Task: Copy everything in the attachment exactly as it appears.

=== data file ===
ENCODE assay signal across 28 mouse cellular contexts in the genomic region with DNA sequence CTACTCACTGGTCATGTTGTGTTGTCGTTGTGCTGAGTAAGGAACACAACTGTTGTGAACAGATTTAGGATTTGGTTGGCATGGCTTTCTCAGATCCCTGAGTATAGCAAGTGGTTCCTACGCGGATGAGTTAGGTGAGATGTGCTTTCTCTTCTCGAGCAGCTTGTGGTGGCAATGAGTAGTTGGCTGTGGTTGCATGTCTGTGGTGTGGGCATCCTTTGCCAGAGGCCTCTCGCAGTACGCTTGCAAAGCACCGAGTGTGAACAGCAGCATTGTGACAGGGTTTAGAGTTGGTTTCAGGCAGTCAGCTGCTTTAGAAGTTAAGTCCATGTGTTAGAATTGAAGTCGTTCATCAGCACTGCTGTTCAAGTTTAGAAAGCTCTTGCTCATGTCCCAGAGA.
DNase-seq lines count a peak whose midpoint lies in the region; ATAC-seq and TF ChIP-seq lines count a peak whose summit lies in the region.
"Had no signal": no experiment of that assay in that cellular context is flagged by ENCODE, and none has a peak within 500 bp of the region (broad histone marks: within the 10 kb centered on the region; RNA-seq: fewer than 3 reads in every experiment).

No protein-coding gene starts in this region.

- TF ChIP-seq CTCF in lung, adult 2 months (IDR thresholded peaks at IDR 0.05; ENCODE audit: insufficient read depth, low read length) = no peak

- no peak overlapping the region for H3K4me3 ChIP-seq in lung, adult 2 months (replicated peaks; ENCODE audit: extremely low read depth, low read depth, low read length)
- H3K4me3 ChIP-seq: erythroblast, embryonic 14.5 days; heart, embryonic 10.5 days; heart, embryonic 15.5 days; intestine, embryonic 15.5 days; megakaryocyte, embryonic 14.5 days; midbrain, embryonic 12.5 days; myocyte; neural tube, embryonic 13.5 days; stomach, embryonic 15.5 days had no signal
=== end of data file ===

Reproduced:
ENCODE assay signal across 28 mouse cellular contexts in the genomic region with DNA sequence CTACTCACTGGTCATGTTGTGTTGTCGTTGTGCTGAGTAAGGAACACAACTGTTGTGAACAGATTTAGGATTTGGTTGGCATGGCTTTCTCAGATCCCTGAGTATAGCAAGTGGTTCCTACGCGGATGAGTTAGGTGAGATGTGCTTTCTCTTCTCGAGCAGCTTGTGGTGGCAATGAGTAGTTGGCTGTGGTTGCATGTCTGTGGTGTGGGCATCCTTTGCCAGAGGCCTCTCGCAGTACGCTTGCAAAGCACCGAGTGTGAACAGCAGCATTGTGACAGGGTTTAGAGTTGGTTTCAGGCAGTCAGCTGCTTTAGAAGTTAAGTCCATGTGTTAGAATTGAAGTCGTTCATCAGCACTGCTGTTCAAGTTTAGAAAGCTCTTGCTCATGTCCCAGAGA.
DNase-seq lines count a peak whose midpoint lies in the region; ATAC-seq and TF ChIP-seq lines count a peak whose summit lies in the region.
"Had no signal": no experiment of that assay in that cellular context is flagged by ENCODE, and none has a peak within 500 bp of the region (broad histone marks: within the 10 kb centered on the region; RNA-seq: fewer than 3 reads in every experiment).

No protein-coding gene starts in this region.

- TF ChIP-seq CTCF in lung, adult 2 months (IDR thresholded peaks at IDR 0.05; ENCODE audit: insufficient read depth, low read length) = no peak

- no peak overlapping the region for H3K4me3 ChIP-seq in lung, adult 2 months (replicated peaks; ENCODE audit: extremely low read depth, low read depth, low read length)
- H3K4me3 ChIP-seq: erythroblast, embryonic 14.5 days; heart, embryonic 10.5 days; heart, embryonic 15.5 days; intestine, embryonic 15.5 days; megakaryocyte, embryonic 14.5 days; midbrain, embryonic 12.5 days; myocyte; neural tube, embryonic 13.5 days; stomach, embryonic 15.5 days had no signal